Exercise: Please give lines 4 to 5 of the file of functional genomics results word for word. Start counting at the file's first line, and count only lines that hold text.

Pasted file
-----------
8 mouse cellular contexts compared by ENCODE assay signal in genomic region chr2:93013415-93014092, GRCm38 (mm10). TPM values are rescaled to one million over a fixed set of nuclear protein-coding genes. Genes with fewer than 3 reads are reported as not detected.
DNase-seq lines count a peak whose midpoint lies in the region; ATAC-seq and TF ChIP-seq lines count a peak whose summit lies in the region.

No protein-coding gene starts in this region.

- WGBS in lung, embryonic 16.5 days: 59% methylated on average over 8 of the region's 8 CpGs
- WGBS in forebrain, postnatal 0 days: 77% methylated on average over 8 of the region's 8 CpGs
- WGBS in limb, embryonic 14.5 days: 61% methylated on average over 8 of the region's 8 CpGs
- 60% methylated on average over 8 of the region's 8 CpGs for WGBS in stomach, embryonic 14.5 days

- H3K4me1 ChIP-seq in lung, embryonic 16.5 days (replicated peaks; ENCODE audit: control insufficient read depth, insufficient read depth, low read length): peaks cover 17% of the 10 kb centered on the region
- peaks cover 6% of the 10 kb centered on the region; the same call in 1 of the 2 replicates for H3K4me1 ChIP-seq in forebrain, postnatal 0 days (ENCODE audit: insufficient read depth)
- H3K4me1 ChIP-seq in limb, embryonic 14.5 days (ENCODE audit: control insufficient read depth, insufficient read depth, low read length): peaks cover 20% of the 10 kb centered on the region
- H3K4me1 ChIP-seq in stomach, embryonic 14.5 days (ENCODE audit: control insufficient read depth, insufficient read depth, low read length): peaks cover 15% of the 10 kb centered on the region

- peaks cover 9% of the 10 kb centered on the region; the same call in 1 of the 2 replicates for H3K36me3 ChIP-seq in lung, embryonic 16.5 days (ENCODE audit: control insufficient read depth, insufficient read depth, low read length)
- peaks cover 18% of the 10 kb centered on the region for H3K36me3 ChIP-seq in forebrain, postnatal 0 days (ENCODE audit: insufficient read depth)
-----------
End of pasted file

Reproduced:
- WGBS in lung, embryonic 16.5 days: 59% methylated on average over 8 of the region's 8 CpGs
- WGBS in forebrain, postnatal 0 days: 77% methylated on average over 8 of the region's 8 CpGs